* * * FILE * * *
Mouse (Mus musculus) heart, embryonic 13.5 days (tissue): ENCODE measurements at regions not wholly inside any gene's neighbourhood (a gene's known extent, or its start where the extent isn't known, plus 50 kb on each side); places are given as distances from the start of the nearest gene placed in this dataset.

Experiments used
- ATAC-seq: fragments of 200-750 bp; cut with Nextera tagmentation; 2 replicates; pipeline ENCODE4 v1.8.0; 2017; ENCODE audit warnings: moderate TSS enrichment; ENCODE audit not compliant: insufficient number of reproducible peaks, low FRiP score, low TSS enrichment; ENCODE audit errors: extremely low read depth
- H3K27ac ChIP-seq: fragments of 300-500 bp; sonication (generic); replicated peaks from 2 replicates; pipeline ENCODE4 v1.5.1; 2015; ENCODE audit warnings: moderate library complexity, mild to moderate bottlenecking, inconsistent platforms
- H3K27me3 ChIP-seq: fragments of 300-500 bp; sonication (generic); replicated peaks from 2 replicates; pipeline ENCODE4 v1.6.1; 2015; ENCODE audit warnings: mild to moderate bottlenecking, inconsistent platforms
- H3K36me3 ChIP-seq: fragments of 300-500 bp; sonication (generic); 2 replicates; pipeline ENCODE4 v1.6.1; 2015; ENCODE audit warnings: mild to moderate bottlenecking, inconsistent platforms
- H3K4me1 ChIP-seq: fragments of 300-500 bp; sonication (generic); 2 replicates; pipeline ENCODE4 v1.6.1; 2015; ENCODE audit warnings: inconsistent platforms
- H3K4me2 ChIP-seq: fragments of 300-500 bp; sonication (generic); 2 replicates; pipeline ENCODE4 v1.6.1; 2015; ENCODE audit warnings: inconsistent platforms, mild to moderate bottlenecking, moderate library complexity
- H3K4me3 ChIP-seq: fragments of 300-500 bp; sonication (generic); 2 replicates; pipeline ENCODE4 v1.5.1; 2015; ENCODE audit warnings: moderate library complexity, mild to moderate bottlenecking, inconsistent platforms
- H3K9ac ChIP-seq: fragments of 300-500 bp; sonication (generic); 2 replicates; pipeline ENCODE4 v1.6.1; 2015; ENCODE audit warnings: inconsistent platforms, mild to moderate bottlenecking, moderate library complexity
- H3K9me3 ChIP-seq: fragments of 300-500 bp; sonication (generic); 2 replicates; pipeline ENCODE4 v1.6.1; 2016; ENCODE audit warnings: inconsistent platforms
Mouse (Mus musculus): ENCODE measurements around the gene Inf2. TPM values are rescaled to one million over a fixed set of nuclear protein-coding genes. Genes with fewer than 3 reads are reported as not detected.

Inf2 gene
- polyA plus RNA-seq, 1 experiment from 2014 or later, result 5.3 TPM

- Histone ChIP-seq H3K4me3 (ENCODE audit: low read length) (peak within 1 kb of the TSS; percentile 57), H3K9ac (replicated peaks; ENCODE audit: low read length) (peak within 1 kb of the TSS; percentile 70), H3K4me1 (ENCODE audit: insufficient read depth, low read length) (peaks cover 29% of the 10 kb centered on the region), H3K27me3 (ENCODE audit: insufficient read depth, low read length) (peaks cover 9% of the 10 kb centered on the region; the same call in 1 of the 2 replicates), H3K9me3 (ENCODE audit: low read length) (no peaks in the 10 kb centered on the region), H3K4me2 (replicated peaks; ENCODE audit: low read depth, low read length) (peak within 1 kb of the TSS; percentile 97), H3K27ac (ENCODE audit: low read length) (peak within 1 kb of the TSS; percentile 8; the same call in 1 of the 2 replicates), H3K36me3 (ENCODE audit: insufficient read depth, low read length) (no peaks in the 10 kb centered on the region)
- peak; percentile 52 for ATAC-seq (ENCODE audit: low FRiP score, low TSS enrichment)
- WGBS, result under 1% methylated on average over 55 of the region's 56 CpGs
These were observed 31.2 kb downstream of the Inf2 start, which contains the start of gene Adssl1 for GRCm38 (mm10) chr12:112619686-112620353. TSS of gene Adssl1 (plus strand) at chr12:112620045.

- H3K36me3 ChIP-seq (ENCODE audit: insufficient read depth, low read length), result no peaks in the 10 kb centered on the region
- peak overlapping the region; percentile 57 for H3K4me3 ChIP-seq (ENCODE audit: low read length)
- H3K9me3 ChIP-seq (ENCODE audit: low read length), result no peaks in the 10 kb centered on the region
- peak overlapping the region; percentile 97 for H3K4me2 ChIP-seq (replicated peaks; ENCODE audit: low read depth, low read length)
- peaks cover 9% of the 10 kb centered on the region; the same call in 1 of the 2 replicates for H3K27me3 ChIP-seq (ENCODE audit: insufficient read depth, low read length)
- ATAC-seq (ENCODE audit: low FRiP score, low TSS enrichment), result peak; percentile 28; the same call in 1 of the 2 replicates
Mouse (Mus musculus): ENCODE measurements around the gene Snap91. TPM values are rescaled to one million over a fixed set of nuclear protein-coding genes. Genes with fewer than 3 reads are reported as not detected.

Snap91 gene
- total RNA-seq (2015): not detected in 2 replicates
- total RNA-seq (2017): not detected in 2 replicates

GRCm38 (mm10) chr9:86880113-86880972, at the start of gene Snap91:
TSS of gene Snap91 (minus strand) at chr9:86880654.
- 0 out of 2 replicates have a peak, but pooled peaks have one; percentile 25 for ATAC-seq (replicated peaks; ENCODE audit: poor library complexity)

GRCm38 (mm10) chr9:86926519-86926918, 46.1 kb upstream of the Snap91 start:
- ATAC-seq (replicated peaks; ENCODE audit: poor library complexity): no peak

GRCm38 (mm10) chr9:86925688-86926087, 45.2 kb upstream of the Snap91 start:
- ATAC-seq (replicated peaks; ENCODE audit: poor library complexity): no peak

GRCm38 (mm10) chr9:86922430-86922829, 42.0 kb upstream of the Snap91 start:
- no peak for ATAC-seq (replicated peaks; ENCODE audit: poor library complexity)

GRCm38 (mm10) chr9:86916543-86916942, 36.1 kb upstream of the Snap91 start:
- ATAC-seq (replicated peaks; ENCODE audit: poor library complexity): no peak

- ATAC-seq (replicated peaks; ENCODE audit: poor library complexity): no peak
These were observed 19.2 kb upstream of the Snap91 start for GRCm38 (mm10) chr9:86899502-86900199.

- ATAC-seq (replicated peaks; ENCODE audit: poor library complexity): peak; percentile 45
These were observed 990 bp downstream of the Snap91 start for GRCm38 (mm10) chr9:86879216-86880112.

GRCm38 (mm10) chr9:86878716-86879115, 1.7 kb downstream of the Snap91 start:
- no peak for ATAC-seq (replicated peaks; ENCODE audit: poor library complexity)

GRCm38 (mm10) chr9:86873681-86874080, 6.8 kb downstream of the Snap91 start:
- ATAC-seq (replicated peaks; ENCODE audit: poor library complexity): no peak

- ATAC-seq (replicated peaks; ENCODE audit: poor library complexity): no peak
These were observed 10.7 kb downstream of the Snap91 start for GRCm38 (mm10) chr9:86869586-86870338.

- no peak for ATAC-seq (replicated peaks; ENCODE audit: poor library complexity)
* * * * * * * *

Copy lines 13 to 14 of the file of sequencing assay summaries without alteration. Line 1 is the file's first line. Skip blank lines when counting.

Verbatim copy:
Inf2 gene
- polyA plus RNA-seq, 1 experiment from 2014 or later, result 5.3 TPM